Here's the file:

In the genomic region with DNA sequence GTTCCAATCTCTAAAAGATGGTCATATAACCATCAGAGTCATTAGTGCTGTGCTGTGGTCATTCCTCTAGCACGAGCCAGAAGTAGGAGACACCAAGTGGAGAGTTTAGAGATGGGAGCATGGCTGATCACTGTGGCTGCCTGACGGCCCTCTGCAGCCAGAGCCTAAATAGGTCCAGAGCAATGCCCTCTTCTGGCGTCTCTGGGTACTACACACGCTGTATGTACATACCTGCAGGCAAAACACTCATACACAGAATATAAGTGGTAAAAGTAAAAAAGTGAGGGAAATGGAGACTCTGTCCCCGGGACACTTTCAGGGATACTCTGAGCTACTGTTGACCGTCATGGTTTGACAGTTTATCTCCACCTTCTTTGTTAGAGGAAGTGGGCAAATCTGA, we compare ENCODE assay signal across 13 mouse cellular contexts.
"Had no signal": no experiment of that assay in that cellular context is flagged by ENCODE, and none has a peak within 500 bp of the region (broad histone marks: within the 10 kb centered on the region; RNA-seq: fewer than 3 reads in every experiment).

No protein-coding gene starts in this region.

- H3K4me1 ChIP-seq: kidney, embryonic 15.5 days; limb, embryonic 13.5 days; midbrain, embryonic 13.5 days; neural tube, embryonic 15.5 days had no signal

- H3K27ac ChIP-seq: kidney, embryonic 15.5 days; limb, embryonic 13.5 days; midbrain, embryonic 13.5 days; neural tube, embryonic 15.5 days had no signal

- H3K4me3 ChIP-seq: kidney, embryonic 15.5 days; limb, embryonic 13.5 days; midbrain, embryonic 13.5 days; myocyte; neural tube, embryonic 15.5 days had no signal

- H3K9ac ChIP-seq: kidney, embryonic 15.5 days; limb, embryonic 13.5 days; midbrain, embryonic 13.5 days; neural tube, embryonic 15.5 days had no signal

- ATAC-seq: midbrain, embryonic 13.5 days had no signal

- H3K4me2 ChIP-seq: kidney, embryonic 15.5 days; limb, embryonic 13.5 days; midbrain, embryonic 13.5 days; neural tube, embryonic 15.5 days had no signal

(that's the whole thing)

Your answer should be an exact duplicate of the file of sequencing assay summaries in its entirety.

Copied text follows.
In the genomic region with DNA sequence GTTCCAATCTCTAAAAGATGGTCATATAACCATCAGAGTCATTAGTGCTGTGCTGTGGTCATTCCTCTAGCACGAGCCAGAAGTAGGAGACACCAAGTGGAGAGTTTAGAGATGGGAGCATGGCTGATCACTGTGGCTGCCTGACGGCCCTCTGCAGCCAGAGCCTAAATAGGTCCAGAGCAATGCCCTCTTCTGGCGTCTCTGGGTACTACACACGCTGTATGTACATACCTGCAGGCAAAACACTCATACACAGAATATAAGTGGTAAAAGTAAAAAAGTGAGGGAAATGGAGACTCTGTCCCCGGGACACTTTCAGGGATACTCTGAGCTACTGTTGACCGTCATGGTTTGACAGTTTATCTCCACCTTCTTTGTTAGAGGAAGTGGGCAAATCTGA, we compare ENCODE assay signal across 13 mouse cellular contexts.
"Had no signal": no experiment of that assay in that cellular context is flagged by ENCODE, and none has a peak within 500 bp of the region (broad histone marks: within the 10 kb centered on the region; RNA-seq: fewer than 3 reads in every experiment).

No protein-coding gene starts in this region.

- H3K4me1 ChIP-seq: kidney, embryonic 15.5 days; limb, embryonic 13.5 days; midbrain, embryonic 13.5 days; neural tube, embryonic 15.5 days had no signal

- H3K27ac ChIP-seq: kidney, embryonic 15.5 days; limb, embryonic 13.5 days; midbrain, embryonic 13.5 days; neural tube, embryonic 15.5 days had no signal

- H3K4me3 ChIP-seq: kidney, embryonic 15.5 days; limb, embryonic 13.5 days; midbrain, embryonic 13.5 days; myocyte; neural tube, embryonic 15.5 days had no signal

- H3K9ac ChIP-seq: kidney, embryonic 15.5 days; limb, embryonic 13.5 days; midbrain, embryonic 13.5 days; neural tube, embryonic 15.5 days had no signal

- ATAC-seq: midbrain, embryonic 13.5 days had no signal

- H3K4me2 ChIP-seq: kidney, embryonic 15.5 days; limb, embryonic 13.5 days; midbrain, embryonic 13.5 days; neural tube, embryonic 15.5 days had no signal